Bluetooth Pairing and Software: Standard across the board

The pairing process for most speakers is pretty straightforward if you’ve ever paired Bluetooth headphones to your phone. Most speakers will boot up for the first time in pairing mode, but almost all speakers have a very obvious Bluetooth pairing button. Then it’s just a matter of finding the speaker in your device’s Bluetooth menu. Some manufacturers like Bose have developed mobile apps to more easily control the speakers your phone is connected to, which is nice, but these apps tend not to be as robust as the Wi-Fi speaker apps from Sonos.

Range and Stability: How far can you wander? 

The other factor to consider is the Bluetooth version. Most speakers on the market today run on Bluetooth 4 or 5, and those two versions are more than adequate for in-home use. But, if you want to bring a portable speaker out to the field for a picnic or larger parties, Bluetooth 5 vastly increases the line-of-sight range that your speaker has. Another benefit of Bluetooth 5 is that you’ll get the option to tether two host devices to the same speaker, allowing you to more easily switch between audio sources.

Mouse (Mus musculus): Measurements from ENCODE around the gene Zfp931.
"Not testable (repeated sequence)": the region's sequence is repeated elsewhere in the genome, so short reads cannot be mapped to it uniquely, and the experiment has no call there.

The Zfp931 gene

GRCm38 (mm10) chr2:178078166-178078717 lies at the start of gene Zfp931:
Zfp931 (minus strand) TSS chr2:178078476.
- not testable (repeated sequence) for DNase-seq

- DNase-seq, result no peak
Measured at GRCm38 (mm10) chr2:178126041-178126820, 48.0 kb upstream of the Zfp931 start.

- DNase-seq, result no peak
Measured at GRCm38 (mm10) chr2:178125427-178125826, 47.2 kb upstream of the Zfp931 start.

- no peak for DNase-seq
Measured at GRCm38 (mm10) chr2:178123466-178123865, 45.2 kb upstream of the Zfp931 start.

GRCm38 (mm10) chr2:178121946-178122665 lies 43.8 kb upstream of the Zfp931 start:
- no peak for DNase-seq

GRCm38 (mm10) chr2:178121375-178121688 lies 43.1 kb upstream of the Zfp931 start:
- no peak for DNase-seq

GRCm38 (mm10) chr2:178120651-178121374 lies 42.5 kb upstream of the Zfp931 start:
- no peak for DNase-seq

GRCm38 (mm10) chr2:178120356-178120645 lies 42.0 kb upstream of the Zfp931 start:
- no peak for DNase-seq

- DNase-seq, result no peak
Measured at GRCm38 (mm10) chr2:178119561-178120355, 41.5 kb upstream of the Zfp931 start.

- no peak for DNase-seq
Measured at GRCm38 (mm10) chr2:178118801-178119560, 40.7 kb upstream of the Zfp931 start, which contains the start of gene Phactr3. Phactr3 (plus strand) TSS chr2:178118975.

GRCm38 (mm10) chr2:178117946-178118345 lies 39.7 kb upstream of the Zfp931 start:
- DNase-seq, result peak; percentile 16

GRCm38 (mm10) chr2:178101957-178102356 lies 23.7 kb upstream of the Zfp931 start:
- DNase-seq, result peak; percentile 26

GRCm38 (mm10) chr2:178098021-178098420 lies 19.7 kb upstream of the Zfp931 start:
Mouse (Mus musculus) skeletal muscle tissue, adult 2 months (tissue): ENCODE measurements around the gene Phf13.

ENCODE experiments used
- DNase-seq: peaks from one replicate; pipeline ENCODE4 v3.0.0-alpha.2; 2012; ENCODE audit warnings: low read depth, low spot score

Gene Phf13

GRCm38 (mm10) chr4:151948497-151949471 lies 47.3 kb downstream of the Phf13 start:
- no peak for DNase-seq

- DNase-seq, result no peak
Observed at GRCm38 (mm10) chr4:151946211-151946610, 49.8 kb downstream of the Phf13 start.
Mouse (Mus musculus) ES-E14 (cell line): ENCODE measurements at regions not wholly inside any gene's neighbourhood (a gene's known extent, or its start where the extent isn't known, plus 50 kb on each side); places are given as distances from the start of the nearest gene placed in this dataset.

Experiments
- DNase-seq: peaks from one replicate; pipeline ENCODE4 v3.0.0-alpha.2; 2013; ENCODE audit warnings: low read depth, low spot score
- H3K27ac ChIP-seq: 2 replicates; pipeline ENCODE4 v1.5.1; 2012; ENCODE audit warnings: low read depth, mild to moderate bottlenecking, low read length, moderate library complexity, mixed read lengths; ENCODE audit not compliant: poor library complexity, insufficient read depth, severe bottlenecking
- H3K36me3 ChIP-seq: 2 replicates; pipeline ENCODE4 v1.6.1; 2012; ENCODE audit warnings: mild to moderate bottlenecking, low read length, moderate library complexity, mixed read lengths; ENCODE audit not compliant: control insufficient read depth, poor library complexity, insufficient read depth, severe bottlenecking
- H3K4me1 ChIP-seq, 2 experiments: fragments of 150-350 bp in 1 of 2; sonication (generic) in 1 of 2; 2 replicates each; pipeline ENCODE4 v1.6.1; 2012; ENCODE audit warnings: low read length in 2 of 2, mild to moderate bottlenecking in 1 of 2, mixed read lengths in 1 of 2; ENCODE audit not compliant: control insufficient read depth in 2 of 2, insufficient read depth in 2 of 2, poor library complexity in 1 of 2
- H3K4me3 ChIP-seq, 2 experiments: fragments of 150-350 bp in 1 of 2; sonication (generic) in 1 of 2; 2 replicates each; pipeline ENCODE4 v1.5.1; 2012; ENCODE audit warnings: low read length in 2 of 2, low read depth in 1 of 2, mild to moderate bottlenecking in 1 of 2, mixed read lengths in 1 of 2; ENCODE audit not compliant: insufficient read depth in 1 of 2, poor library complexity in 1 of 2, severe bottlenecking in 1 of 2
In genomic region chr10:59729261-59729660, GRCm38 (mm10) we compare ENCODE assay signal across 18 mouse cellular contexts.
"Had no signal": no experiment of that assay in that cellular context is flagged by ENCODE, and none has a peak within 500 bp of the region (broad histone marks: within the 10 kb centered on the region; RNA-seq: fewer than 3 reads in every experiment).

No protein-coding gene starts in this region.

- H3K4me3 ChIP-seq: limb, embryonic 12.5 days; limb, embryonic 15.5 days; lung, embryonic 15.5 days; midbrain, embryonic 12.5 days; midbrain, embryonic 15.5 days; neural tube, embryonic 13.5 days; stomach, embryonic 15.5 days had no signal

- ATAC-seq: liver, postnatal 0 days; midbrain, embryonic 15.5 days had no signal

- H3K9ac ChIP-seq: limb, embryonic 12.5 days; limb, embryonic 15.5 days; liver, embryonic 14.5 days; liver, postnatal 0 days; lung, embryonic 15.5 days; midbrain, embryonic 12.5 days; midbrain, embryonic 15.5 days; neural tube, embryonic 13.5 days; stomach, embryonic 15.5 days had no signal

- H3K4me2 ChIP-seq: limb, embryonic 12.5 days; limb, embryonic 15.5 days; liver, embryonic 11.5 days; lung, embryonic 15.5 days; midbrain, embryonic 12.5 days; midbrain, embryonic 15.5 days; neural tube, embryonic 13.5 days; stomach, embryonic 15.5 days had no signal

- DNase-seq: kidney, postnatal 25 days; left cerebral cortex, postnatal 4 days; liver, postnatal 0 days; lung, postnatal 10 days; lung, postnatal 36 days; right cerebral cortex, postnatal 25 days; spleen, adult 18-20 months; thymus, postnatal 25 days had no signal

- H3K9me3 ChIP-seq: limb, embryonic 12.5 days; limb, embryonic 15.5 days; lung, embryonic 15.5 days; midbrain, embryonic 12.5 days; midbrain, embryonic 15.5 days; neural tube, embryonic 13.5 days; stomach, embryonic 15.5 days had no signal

Portability and Battery Life: How Long Can You Listen?

While the high-end speakers in the Bluetooth market are almost entirely at-home options, there are a ton of added benefits to going for a battery-powered option. The most obvious of these is that you can bring the speaker anywhere. This portability brings new considerations to the table. First off, you have the need for additional durability, particularly drop, dust, and water protection. JBL and Anker are great brands in this regard, but Bose also features a few rugged battery-powered options that aesthetically match the sporty headphones in the SoundSport line. 

The other side of the portability coin is battery life. The JBL Charge line hovers around 20 hours of listening, whereas Anker and Bose have offerings just a tad lower. The highest battery life on the market reaches upwards of 40 or 50 hours with products from Altec Lansing, but you’ll pay a premium for this.

Bose Home Speaker 500
 Lifewire / Benjamin Zeman

Smart Speakers: An Added Layer of Functionality